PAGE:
- White House Chief of Staff Mark Meadows said the White House was prepared to take additional executive action to keep airlines from furloughing thousands of workers in early October.
- “So hopefully we can help out the airlines and keep some of those employees from being furloughed,” Meadows said in a Politico Live interview on Wednesday.
- It remained unclear what authority the administration could draw from as well as what the funding mechanism would be.
- Airlines received $US50 billion in bailout funds under an economic relief package in March, but they have exhausted the money amid a steep fall in travel.
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A top Trump administration official said on Wednesday the White House was prepared to take additional executive actions to keep airlines from furloughing employees.
White House Chief of Staff Mark Meadows said in a Politico Live interview the option was on the table if lawmakers don’t design and pass another economic relief package.
“We’ve got four executive actions that actually the president took, we’re going to take a few others,” Meadows said. “Because if Congress is not going to work, this president is going to get to work and solve some problems. So hopefully we can help out the airlines and keep some of those employees from being furloughed.”
Meadows’ comments come a day after American Airlines announced it would furlough 19,000 workers on October 1 unless the federal government provided significantly more relief funds. Delta also said 1,900 pilots would be furloughed absent additional aid.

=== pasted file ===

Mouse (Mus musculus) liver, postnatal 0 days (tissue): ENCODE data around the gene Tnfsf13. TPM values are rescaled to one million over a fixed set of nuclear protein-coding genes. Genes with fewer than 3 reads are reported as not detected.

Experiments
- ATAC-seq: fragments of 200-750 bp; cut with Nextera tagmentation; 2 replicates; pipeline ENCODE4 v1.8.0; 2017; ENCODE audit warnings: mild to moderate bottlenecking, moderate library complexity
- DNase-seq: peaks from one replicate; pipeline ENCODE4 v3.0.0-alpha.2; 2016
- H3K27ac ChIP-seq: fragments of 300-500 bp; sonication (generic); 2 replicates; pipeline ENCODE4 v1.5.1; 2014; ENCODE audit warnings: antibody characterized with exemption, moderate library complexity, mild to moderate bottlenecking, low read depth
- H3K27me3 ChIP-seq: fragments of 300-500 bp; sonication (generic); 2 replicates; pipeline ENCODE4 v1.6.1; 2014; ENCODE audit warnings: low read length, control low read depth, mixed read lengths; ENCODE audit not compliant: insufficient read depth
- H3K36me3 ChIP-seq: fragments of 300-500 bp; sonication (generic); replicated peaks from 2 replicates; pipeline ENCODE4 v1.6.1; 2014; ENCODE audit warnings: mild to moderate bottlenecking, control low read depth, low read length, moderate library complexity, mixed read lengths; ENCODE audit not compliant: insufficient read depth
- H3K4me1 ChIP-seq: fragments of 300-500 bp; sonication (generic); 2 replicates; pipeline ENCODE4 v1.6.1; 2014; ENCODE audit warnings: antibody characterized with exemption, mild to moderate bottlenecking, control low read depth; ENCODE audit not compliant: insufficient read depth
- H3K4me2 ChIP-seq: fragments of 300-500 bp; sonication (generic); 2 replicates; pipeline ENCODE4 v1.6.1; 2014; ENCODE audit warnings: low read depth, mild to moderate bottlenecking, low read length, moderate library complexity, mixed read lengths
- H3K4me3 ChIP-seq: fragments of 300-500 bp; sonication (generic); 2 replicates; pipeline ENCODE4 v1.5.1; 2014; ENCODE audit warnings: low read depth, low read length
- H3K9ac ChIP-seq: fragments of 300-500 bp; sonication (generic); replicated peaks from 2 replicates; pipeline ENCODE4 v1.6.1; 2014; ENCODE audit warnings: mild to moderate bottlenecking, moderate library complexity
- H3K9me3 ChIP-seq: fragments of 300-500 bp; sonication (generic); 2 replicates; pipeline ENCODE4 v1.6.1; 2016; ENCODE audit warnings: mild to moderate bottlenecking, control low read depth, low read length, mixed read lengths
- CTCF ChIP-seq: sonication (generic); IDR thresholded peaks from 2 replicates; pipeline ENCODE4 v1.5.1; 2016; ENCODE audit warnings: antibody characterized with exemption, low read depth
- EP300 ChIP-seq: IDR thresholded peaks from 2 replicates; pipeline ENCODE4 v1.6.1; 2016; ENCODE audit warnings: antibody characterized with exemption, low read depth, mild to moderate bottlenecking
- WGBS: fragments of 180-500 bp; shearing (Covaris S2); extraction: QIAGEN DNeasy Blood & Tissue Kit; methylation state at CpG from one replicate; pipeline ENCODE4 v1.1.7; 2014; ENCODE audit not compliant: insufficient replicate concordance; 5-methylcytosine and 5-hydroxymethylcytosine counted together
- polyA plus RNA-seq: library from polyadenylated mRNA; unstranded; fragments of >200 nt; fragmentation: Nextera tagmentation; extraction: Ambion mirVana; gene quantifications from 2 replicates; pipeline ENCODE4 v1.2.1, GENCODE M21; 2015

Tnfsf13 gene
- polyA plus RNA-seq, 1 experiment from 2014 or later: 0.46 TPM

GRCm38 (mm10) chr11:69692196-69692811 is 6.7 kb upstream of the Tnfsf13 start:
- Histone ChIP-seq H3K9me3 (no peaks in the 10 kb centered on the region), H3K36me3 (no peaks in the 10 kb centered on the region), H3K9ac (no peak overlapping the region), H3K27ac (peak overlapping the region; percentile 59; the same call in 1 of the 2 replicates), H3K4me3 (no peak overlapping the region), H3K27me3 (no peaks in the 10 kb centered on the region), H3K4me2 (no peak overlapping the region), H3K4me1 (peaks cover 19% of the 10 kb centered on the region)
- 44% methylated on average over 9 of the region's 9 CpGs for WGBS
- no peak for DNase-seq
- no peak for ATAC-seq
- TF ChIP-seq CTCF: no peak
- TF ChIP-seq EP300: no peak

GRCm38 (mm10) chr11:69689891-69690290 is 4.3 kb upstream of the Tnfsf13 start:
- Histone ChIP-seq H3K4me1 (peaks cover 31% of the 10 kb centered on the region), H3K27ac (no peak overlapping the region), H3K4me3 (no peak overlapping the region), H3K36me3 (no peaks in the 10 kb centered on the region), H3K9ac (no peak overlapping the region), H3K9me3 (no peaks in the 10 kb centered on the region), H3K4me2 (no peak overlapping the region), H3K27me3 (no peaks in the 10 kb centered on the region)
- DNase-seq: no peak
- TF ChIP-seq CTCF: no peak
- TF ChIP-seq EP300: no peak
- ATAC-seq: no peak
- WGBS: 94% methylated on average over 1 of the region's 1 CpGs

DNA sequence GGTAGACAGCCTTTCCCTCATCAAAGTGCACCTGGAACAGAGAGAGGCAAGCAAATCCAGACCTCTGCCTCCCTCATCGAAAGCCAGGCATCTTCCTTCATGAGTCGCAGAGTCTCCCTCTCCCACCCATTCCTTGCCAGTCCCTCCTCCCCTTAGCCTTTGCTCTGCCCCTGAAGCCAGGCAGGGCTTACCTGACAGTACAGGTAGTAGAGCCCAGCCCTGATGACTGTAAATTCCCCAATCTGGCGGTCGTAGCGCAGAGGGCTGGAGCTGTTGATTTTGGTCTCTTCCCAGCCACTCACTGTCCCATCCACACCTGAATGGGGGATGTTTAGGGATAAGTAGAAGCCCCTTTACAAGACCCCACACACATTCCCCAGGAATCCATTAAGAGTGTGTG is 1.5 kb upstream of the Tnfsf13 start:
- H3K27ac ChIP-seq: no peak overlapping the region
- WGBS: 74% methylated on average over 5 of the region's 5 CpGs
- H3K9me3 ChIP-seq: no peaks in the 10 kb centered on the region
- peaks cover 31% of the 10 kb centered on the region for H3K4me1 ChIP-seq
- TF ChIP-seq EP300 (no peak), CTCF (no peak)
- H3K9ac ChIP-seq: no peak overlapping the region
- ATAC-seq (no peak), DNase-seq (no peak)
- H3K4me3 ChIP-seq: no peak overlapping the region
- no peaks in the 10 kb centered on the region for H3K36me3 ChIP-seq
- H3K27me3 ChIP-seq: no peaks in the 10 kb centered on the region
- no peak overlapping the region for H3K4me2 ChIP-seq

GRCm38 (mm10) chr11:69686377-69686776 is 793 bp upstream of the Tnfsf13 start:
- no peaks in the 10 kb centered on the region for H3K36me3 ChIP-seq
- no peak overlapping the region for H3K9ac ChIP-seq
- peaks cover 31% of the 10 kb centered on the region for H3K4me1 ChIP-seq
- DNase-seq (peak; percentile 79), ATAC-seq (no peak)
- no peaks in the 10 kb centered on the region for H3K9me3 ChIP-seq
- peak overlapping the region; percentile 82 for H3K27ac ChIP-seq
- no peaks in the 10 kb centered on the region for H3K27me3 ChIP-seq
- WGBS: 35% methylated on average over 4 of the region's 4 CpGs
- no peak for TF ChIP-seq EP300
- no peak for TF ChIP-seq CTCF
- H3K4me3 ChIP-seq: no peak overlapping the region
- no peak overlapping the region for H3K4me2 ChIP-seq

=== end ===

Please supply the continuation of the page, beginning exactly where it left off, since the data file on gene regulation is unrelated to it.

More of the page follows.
It’s not immediately clear what authority the White House could draw from to target federal aid to a specific industry, nor where federal funding would come from. The White House did not immediately respond to a request for comment.
Sara Nelson, international president of the Association of Flight Attendants-CWA, wrote on Twitter that Congress needed to step in with additional legislation, and executive orders wouldn’t provide enough aid to shore up battered airlines.
Under the CARES Act in March, airlines received $US50 billion in bailout funds. Half of the aid was conditioned on keeping workers employed through Sept. 30. But the ongoing pandemic has decimated the industry, prompting a steep fall in airline travel and revenues.
Negotiations over another stimulus package between the White House and top congressional Democrats collapsed earlier this month amid fierce disagreements over the amount of federal spending needed to keep the economy afloat.
It led President Donald Trump to sign executive actions to bolster aid to the unemployed as well as enact a payroll-tax holiday. However, the orders have yielded limited relief.
States are slowly implementing a $US300 boost in unemployment benefits. Many businesses are also signalling they would keep withholding payroll taxes from workers.
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